The Reality of Female Construction Workers1)
In the construction industry, which is a male-oriented occupation, the entry of female workers is increasing. According to data from Statistics Korea's "Status of Employment in the Construction Industry," the number of female construction workers increased from 155,131 in 2015 to 221,000 in 2021. However, despite the increasing number of female construction workers, the working environment is still geared toward male workers. In a survey conducted by the Korea Women's Policy Institute in July, 284 out of 507 (56%) female construction workers said they were uncomfortable using the safety protective equipment. Among them, 163 (57.4%) respondents said they felt uncomfortable because the size did not fit well. Since the equipment is usually tailored to the male body, it hangs loosely on female workers. Wearing safety equipment that is not suitable for the body can lead to accidents, which is dangerous for female workers. In addition, the lack of facilities for female workers is another problem that they face. One female construction day worker, said, "There were only unisex toilets at the site where I worked, and the locker rooms are often shared with men, so I can't use them freely." As such, female workers are experiencing inconvenience for not even using basic facilities.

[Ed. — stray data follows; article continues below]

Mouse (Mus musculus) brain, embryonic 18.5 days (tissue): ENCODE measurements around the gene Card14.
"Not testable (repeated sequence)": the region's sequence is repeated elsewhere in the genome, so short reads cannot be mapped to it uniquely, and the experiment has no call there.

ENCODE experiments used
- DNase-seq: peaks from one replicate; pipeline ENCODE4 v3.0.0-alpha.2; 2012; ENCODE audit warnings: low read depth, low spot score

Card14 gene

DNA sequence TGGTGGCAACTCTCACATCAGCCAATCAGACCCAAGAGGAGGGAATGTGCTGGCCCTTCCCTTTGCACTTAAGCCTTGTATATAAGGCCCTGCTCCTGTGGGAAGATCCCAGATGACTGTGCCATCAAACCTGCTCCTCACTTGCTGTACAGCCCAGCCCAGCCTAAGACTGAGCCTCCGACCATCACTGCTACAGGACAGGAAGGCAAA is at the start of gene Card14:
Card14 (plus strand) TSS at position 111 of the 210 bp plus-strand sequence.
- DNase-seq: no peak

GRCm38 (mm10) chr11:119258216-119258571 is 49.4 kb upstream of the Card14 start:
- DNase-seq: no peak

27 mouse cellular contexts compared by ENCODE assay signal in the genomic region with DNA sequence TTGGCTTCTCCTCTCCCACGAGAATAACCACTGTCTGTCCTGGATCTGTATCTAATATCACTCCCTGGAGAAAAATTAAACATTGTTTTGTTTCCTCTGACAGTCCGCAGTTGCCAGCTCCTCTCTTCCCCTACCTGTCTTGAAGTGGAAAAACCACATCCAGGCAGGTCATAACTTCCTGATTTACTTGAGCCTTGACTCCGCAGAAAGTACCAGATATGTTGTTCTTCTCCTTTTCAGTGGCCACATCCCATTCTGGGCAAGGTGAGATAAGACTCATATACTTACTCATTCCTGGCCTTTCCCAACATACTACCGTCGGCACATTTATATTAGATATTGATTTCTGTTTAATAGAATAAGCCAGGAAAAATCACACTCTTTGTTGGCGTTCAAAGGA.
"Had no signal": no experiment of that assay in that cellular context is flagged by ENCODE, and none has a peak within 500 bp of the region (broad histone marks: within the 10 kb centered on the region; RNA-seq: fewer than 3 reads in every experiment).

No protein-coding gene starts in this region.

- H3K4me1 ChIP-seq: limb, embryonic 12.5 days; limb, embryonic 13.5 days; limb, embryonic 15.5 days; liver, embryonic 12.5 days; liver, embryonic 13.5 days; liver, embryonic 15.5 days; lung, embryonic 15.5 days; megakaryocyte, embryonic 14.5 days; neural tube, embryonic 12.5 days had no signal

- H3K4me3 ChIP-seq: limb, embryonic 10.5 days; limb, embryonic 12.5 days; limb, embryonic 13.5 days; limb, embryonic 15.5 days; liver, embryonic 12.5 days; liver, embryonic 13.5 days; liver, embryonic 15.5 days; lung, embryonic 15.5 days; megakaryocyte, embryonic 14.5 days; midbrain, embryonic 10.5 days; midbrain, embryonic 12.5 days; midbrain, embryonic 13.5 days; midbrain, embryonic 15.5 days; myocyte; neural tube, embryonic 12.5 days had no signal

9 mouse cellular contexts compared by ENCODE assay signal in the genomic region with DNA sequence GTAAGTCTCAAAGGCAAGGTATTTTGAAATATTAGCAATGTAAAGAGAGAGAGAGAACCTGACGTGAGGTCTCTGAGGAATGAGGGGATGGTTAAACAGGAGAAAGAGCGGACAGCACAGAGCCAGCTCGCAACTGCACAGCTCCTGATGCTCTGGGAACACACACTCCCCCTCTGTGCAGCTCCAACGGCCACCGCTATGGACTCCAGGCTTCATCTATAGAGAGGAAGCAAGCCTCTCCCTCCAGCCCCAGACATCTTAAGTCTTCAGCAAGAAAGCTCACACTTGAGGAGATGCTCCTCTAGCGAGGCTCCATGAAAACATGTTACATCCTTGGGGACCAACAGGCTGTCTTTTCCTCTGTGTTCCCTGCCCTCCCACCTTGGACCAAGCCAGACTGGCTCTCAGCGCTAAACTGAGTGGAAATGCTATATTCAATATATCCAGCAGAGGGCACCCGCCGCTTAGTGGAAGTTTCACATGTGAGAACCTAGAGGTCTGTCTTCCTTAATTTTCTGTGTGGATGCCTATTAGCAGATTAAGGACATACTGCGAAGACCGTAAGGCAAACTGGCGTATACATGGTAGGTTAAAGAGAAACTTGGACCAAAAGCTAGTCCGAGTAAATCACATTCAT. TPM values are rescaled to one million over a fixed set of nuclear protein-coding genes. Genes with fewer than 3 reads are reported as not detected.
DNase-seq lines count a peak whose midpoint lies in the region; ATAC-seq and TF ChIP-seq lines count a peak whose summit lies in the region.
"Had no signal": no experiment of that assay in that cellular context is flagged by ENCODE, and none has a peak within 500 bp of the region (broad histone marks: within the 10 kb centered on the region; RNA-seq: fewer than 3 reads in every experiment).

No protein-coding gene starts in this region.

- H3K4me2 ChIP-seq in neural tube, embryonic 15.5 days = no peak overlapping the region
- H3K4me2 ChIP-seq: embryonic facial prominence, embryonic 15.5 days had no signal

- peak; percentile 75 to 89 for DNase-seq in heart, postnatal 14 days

To improve this working environment, it is argued that the existing system should be strengthened. Article 32 of the current 'Rules on Occupational Safety and Health Standards' stipulates business owners should provide workers with protective equipment that is suitable for their work and working conditions. In response, So Byunghoon of the Democratic Party of Korea said, "We need to impose an obligation to provide protective equipment suitable for the worker's body by adding the condition 'appropriate for the worker's body' to the article." He stressed the need to make sure that female workers can wear the right size of equipment by specifying this clause. In addition, it is necessary to manage and supervise the facilities. According to the current 'Construction Workers Act', toilets and changing rooms should be installed separately when women and male workers work together at construction sites, costing more than 100 million won. However, when establishing plans for a construction site, there is a lack of awareness of women's inconveniences. In response, the Women's Committee of the Korean Confederation of Construction Industry Trade Unions urged the ordering organization to manage women's facilities. Although there are already laws in place, inspections are also essential to the improvement of the working conditions of female construction workers. Supplementation of these systems is essential to ensuring that female construction workers do not experience inconvenience or discrimination while working in the future.
1) Choi Yuna, ""Falling Down, Loose..." Safety Equipment for Female Workers, "Red Light"", Hankyoreh, August 16, 2021